I watched most of the first season of House, but since have mostly just dipped in once in a while. While the medical mysteries, the ethical quandries and House’s general outrageousness were pretty compelling, I was getting pretty sick of all the highly sexualised fifteen-year old young women and House’s casual bigotry.
Recently, a few feminist critiques of House have popped up. The spoiler disclaimer appiles from here on in. (What is this disclaimer of which I speak? Check out the new “Further Notes” page up top.)
In Saved from destruction?, a post largely focussing on the treatment of Hadley’s (Thirteen’s) bisexuality, mzbitca wrote:
Hadley’s sexuality is not truly touched on until she has trouble dealing with her Huntington’s diagnosis. She goes on a reckless spree that involves doing drugs and taking random women home with her. [...] The fact that her taking home random women is considered part of her downward spiral sends a very clear message about what type of relationships are “correct”.
Now, I haven’t seen all of the episodes that mzbitca discusses, but from what I know, I agree with this. This is a reflection of some of society’s attitudes about bisexuality, specifically that it’s not quite real. I don’t want to run the risk of speaking for people identifying as bisexual, so I’ll just pick out the phrase ‘bi now, gay later’. Not only does it treat bisexuality as temporary confusion or cover, it invokes a shallow commodity rather than a rich segment of identity. This story arc draws on such attitudes in wider society and perpetuates them.
I can’t say I entirely agree with mzbitca’s idea that the writers successfully balance House’s attitudes with ‘making sure that House is not someone you should want to be’ through episodes in which he is shown to be ‘messed up and miserable’. I think that for this to work, the lines need to be more clearly drawn. After House makes any given racially inappropriate comment towards Foreman, for instance, the dramatic power relations have House high and Foreman low. Drama lives from scene to scene, on immediate power and emotion, much more than the memory of House’s unhappiness. If the writers are doing as mzbitca suggests – and that would be a good strategy, subverting the idea of the bigot as the truly powerful character – they’re doing a half-hearted job. Perhaps cynically, I think they’re just getting a kick out of epousing a little hate in what they can argue is an acceptable manner.
Moving on to the episodes around the “Painless” and “Big Baby” mark, neither of which have aired yet in these parts. I’ll just quote as I can’t do much commenting. Apparently it’s all about women – in their quinessential role of motherhood, that is. Bene has a succinct breakdown of “Big Baby” in everybody lies in the dominant paradigm, with outlines of what occurs for four female characters. But I think her last sentence says it all:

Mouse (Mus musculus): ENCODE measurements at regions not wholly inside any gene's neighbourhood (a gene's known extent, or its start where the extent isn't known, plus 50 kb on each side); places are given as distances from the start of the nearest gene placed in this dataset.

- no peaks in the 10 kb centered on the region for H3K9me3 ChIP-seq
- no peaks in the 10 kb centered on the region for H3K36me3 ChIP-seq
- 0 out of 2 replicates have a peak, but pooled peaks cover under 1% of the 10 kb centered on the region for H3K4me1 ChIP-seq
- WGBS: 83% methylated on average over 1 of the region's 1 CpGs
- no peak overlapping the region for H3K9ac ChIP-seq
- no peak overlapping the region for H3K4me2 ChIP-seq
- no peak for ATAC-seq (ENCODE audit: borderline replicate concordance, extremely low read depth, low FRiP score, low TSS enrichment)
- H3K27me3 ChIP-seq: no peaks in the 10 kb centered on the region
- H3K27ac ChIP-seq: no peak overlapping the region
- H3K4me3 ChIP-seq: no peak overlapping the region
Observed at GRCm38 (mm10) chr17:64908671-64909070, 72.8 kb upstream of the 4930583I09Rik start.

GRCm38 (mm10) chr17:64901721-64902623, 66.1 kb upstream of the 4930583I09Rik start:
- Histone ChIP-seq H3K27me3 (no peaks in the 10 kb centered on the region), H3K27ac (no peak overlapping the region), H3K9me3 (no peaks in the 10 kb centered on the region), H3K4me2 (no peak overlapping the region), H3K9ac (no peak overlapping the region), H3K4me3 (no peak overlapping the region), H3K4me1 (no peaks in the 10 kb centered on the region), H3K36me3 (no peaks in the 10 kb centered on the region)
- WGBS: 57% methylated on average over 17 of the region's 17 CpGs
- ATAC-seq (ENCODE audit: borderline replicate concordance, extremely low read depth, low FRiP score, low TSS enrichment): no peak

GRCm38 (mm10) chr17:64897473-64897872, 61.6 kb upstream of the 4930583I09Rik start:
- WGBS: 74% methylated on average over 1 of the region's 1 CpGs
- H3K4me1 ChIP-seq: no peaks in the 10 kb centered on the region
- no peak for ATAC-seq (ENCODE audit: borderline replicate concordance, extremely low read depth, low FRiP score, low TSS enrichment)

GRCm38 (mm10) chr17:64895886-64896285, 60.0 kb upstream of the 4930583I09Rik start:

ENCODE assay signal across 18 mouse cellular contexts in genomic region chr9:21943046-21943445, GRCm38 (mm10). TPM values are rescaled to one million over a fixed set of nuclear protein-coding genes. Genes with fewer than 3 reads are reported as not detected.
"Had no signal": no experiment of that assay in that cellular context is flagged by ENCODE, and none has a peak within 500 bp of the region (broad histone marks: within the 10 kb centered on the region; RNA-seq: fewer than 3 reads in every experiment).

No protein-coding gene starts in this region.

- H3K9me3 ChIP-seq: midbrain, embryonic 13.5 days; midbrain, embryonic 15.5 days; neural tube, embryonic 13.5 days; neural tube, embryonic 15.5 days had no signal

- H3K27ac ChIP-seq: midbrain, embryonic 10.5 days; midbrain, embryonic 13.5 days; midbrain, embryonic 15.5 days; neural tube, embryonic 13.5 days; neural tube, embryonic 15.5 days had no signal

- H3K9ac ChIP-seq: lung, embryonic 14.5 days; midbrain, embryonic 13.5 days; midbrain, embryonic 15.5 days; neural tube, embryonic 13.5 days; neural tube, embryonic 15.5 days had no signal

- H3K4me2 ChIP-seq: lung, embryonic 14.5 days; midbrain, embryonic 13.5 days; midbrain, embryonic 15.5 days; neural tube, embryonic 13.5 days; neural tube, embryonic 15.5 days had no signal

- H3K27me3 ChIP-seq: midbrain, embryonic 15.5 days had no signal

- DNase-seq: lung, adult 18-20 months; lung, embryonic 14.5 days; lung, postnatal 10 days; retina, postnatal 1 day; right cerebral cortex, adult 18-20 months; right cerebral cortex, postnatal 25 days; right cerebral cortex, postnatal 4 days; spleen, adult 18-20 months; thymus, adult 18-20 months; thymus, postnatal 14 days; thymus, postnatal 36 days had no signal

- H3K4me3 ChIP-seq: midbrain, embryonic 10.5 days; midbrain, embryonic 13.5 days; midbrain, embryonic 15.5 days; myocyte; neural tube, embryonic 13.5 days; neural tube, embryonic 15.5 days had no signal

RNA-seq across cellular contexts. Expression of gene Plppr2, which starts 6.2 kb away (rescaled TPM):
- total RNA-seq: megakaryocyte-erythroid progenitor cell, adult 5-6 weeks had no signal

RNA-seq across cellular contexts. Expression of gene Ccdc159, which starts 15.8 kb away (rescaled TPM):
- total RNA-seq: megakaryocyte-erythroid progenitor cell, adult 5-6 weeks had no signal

Yep, it’s nesting time.
Too right. You can also read mzbitca’s follow-up (heh, medical) called Ok, now I do feel kinda sorry for Cuddy:
Of course, since apparently the writers have lost any ability to write a well-balanced and nuanced character arc, now Cuddy is almost physically incapacitated at work because she loves her baby SOOOOOO MUCH (remember ladies, you don’t really love your baby unless you stay at home). She acts like an idiot, blames House because she created a monster only she can handle, and watches her baby on the computer instead of doing her job.
Immediately prior watching this latest season, I was watching Season 3 reruns. Well, you’ve got the idea of how I feel about House so far. Which is why I was so surprised to hear this in “Lines in the Sand” (S3E4) during a conversation about a young autistic patient:
Cameron: Is it so wrong for them to want to have a normal child? It’s normal to want to be normal.
House: Spoken like a true circle queen. See, skinny socially privileged white people get to draw this neat little circle, and everyone inside the circle is normal, anyone outside the circle should be beaten, broken and reset so they can be brought into the circle. Failing that, they should be institutionalized or worse, pitied.
Here’s a transcript of the whole episode. First, I hardly need point out Alison ‘Normal Normal Normal’ Cameron’s… behaviour in that quote. Pretty bad coming from a doctor. But I want to talk about House. It’s kind of odd to see him switch from bully to advocate. Of course, it’s really because he’s describing himself, too.
Isn’t that a great explanation of privilege, particularly with regard to disability, chronic illness and medical conditions? Cameron, the pretty, heterosexual, highly educated, middle class doctor, is part of the ruling group. There’s an arbitrary, indelible line which grants all the “haves” a privileged place and community. The “have nots” are not only left in the cold, they’re left alone, no brethren for them. And isn’t that just the case with so many disabled and ill people and their carers? Society won’t deal with you, so the best way to make you go away is to isolate you. But it’s better still that the normal people don’t have to have the marginalised hanging around at all, so the thing to do is tear people down and reshape them to specifications that will mean the privileged will be comfortable. if it doesn’t work, shut them away from everyone else and/or remove the need to treat them as people because they’re just creatures of misfortune and pity. Just keep working at the other so the privileged can maintain their comfort, their obliviousness, their sense of entitlement to all they have.
House is multifacted, to say the least. Even if I go off it again this season, I’m sure I’ll want to come back again. However skewed, there’re some interesting depths in there, which is what has made it as popular as it is.